Kings' Westgarth: Number of owners like NHLPA proposal

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Kings' Westgarth: Number of owners like NHLPA proposal

Hockey will not start on time this year, that much we know.

The NHL announced that the first two weeks of the season were cancelled due to the lockout.

CSNNE.com's Danny Picard had Los Angeles Kings' Kevin Westgarth on his radio show "I'm Just Sayin'" on Friday, and the two discussed the current state of meetings between the two sides.

As far as the cancelled games goes, Westgarth said, "The writing was on the wall. He chalks NHL deputy commissioner Bill Daly's statement up as "lip service to the process", knowing that it's "incredibly frustrating right now because all you're getting is these ridiculous soundbites."

That's a fact. The two sides have been notably far apart in negotiations, and Westgarth certainly didn't paint a brighter picture.

Not only are the core issues tough to agree upon, but things as small as ice conditions yes, ice conditions are a cause for debate behind closed doors.

"The big idea on focusing on non-core issues is kind of gaining some traction and starting to agree on some things that should be independently extremely easy to agree on," Westgarth said. Going from ice conditions, players come in and say the ice is terrible in a lot of places we would like better ice conditions to better the game to make it safer. And then the league says, 'Well, yeah, OK'. That shouldn't be that difficult a conversation to have in my mind but even things as simple as that sometimes get into long discussions and it's kind of disappointing to se when things that aren't that difficult become a problem.

"Ice conditions, obviously everybody wants good ice conditions but moving forward you have to start agreeing on those things. And unfortunately until this past week the league was not interested in meeting about that outside of the core issues which in my mind doesn't make any sense because you need to agree to all this stuff at some point and if you're kind of stuck on certain issues then move on and talk about something else and you can come back to it and that way you can work through your whole list of things that need to be resolved and grow momentum and gain traction to get this deal done."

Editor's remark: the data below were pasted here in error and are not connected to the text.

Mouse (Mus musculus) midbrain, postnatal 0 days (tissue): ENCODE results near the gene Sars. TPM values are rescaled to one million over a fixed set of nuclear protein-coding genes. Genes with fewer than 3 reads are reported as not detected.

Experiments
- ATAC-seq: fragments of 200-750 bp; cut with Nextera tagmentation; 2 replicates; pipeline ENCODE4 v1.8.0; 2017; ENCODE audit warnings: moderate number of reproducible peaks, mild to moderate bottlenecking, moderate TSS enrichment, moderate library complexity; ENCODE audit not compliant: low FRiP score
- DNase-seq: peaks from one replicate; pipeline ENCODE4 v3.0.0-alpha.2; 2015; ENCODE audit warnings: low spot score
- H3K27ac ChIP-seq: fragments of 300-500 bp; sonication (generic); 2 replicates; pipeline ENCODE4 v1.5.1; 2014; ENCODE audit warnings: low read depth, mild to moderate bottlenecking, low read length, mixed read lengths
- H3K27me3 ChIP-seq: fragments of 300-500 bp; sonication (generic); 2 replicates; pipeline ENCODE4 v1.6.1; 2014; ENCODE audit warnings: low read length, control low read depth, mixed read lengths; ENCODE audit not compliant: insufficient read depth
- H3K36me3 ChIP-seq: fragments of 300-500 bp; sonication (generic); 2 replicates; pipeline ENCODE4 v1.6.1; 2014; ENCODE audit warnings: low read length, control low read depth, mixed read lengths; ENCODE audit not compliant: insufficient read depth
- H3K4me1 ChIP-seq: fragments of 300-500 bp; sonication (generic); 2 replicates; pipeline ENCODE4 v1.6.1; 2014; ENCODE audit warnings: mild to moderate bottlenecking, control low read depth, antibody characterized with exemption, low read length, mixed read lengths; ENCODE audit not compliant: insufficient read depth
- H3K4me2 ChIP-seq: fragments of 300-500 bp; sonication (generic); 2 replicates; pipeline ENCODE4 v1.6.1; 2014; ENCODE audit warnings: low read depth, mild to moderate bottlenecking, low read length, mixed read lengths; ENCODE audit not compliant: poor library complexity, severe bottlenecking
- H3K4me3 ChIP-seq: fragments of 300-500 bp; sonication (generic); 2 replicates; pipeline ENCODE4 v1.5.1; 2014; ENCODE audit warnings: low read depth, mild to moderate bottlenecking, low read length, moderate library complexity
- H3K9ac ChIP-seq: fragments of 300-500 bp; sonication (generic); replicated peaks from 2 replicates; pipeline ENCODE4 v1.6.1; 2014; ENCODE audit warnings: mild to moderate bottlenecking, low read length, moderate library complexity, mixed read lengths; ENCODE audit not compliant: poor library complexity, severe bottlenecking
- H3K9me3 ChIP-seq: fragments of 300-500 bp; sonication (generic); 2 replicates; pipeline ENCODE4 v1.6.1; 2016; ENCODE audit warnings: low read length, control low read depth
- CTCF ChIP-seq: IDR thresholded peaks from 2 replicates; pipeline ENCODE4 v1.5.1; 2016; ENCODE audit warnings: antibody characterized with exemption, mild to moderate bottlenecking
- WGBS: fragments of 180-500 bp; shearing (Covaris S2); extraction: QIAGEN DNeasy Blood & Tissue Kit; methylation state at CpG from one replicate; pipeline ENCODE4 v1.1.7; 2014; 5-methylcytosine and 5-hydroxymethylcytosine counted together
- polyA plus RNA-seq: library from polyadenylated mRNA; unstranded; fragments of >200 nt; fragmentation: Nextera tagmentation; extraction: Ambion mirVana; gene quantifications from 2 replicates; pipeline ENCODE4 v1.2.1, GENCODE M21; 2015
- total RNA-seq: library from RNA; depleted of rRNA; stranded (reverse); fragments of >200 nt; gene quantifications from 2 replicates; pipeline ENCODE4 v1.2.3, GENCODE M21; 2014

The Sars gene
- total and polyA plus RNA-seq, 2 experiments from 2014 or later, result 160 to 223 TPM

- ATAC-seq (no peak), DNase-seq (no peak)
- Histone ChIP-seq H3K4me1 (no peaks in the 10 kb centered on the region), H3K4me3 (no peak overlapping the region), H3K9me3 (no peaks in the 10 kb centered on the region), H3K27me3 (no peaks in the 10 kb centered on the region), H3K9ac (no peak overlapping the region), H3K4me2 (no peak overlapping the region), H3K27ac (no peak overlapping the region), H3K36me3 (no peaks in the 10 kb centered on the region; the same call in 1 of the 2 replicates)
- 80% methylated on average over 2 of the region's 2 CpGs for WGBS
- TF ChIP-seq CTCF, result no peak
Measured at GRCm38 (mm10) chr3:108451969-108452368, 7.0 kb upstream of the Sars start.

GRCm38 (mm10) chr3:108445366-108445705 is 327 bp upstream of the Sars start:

Westgarth did say that good progress was made in the drug testing part of negotiations. That, though, doesn't mean a whole lot in the big picture.

He says the owners are simply trying to exploit the fact that fans will eventually come back to the game, lockout or not, as they have in the past.

But is it every owner? Picard asks if there are some owners who are more onboard with the players than others are, and Westgarth says he heard there are.

"I've heard kind of secondhand that a number of owners like the NHLPA proposal," Westgarth said. "They see the benefits to it. Unfortunately Gary Bettman has kind of changed the bylaws, and that's their business side. But it seems like there are is a cadre of owners now that are in complete control. And when Gary only needs eight votes out of 30 teams to stop any proposal from being agreed upon, he has all the cards in his hands.

"And unfortunately it seems like there's a big push from those most likely major market owners with Jeremy Jacobs of the Boston Bruins on down through we don't know who is in the little brain-trust. Right now there could be 21 owners that agree with our proposal and unfortunately eight or nine that are under Gary's thumb and kind of refuse to take the deal because it's promising them a big cash infusion by taking 100's of millions of dollars away from the players."

But are the owners at least making any concession? Nope.

"It's one of those things where the owners aren't making any concessions," Westgarth said. "They have a negotiating point and they like to imagine that they've won those things. Creeping back to where we are right now doesn't really make a concession, they're actually just trying to take a little less."